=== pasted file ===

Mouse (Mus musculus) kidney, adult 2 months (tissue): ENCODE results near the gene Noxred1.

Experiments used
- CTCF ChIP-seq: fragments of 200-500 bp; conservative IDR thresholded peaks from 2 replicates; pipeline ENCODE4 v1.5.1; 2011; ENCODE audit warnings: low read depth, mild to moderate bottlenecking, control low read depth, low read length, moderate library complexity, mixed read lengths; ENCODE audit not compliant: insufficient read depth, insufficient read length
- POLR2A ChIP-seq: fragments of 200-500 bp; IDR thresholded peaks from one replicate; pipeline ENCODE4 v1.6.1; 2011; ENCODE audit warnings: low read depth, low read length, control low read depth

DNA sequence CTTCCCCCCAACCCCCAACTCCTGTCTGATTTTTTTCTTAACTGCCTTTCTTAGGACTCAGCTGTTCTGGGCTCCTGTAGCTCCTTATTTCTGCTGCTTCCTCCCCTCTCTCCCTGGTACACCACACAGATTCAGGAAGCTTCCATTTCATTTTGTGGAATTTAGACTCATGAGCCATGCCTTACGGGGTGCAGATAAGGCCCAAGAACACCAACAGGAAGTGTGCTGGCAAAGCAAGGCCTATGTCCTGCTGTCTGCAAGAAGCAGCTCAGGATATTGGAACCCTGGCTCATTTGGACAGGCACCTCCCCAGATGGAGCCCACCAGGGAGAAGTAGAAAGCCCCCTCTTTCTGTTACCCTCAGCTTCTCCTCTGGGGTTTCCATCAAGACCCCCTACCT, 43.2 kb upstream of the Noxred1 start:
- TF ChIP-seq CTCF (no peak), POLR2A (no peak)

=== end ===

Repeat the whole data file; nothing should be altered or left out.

Mouse (Mus musculus) kidney, adult 2 months (tissue): ENCODE results near the gene Noxred1.

Experiments used
- CTCF ChIP-seq: fragments of 200-500 bp; conservative IDR thresholded peaks from 2 replicates; pipeline ENCODE4 v1.5.1; 2011; ENCODE audit warnings: low read depth, mild to moderate bottlenecking, control low read depth, low read length, moderate library complexity, mixed read lengths; ENCODE audit not compliant: insufficient read depth, insufficient read length
- POLR2A ChIP-seq: fragments of 200-500 bp; IDR thresholded peaks from one replicate; pipeline ENCODE4 v1.6.1; 2011; ENCODE audit warnings: low read depth, low read length, control low read depth

DNA sequence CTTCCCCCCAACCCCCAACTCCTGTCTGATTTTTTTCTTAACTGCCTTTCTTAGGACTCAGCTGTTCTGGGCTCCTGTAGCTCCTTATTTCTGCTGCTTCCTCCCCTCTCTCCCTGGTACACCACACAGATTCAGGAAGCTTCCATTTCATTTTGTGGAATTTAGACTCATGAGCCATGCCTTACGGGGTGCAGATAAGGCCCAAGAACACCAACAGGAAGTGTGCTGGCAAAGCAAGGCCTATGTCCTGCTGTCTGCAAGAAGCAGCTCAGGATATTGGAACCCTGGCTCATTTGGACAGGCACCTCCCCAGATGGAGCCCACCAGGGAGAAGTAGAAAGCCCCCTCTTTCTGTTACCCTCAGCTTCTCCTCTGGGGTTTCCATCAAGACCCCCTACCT, 43.2 kb upstream of the Noxred1 start:
- TF ChIP-seq CTCF (no peak), POLR2A (no peak)